Re: sending out spam through IRC server ?

From: Bronek Kozicki (brok@rubikon.pl)
Date: 03/06/03

  • Next message: Johannes Ullrich: "Re: TCP 445 Scan?"
    From: "Bronek Kozicki" <brok@rubikon.pl>
    To: <incidents@securityfocus.com>
    Date: Thu, 6 Mar 2003 16:39:02 +0100
    
    

    Bronek Kozicki <brok@rubikon.pl> wrote:
    [...]

    OK, problem resolved. Thanks all for help. Things were bit more
    complicated than I was thinking, or rather I missed two important pieces
    of the puzzle.

    First piece is that we are running on the same W2K machine Apache .
    Shame on me, I have not noticed it before, because it was bound to
    different IP than the one reported in spam (you can run both IIS and
    Apache on port 80 of one machine, is you disable IIS ConnectionPooling
    and use different IPs). Anyway this Apache is configured as proxy to
    some other host, using ProxyPass directive. Some of my colleagues also
    configured ProxyRequest On, making this server an open proxy. Bad, bad
    thing, and I was just sure that such stupid mistake cannot happen in my
    network :( Because this Apache is bound to different IP, I just missed
    it when searching for possible hole. Well, IP accepting connections does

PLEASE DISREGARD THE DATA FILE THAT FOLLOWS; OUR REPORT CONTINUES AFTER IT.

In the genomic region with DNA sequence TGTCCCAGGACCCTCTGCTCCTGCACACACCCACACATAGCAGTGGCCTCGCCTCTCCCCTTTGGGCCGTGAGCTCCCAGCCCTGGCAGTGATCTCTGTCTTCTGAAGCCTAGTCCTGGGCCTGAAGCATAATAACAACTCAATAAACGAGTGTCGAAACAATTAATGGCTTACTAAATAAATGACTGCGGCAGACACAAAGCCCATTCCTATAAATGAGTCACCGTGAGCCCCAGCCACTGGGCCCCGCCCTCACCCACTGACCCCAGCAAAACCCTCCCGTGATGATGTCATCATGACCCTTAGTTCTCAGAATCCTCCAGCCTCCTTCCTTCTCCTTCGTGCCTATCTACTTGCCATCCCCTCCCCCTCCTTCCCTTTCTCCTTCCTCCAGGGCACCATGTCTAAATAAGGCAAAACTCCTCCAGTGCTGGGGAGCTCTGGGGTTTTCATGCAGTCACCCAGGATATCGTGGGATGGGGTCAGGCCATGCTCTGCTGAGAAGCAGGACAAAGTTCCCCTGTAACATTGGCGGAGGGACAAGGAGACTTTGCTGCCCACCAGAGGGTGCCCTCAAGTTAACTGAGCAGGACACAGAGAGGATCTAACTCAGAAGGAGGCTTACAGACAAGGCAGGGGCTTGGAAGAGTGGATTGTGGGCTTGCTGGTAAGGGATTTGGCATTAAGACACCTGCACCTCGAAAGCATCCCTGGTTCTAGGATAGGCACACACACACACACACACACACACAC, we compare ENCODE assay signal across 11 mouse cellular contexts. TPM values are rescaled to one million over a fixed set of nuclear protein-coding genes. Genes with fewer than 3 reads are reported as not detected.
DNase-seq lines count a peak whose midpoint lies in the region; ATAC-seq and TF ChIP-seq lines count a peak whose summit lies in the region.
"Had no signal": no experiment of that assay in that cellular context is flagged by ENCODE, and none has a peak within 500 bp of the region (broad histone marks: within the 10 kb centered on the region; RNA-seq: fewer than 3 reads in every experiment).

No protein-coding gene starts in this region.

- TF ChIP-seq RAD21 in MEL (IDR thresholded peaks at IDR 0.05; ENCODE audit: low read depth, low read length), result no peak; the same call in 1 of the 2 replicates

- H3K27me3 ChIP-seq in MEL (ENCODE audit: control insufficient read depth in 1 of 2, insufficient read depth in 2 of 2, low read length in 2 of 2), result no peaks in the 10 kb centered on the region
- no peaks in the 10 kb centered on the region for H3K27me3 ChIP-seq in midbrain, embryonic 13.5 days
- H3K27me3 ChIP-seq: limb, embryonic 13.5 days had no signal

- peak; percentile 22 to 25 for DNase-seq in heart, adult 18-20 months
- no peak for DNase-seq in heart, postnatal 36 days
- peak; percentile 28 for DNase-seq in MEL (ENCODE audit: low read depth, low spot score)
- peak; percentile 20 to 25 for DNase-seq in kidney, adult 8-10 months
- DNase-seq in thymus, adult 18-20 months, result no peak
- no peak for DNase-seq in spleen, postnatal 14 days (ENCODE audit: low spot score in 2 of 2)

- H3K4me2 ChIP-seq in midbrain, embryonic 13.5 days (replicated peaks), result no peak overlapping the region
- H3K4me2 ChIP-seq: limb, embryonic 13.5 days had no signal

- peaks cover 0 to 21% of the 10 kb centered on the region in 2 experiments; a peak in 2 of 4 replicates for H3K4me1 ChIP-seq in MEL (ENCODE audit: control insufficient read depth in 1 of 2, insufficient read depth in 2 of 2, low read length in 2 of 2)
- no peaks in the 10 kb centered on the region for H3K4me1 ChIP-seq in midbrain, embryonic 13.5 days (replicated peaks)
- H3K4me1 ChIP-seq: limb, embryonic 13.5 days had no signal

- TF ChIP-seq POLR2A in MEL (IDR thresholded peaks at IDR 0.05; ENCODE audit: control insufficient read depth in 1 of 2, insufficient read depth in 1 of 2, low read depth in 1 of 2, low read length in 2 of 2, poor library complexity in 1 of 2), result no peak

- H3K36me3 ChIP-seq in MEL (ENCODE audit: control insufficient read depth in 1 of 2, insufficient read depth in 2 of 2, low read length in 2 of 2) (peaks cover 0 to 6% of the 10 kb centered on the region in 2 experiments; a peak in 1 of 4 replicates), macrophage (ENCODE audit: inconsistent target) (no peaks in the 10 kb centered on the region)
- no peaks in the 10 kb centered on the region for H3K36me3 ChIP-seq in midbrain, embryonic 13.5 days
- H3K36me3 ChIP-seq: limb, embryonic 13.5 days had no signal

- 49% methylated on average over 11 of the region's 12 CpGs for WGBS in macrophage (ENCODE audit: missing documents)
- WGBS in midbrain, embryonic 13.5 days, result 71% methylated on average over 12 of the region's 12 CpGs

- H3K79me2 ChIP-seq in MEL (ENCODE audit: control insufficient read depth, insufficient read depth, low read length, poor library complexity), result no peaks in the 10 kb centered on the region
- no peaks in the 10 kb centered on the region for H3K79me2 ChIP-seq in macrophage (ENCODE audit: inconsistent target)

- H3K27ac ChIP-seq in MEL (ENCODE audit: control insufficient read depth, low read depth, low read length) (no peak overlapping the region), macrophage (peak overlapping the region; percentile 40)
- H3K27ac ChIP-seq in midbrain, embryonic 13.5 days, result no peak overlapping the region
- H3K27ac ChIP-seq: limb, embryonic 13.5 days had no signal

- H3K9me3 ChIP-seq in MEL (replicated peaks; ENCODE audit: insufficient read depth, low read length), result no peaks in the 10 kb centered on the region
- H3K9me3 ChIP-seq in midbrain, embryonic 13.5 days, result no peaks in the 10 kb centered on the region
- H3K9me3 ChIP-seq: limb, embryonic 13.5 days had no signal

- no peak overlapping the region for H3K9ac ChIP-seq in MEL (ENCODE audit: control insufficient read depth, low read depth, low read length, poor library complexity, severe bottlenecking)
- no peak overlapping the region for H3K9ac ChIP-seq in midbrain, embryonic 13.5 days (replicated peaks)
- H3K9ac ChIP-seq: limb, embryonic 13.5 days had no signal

not have to be the same as IP of outgoing connections, and when you add
    static NAT and PAT to the picture then it's easy to miss something (this
    is the other piece).

    Spammers "enjoyed" it for 2 weeks, and I will be forever gratefull to
    spamcop.net and anonymous spam recipients, who notified me about the
    problem. Interesting thing is, that this server was an open proxy for
    much longer time than 2 weeks, and suddenly many spammers became aware
    of it on Feb 18th. I guess some "spam software seller" scanned it and
    inserted into database. If anybody is interested, I can disclose more
    details (like IPs of spammers who abused my server).

    What helped me was network scanner - I logged TCP connections directed
    to port 25 of the outside world servers (like legitimate SMTP traffic),
    then found out that some requests had HTTP headers before "HELO"
    command.

    B.

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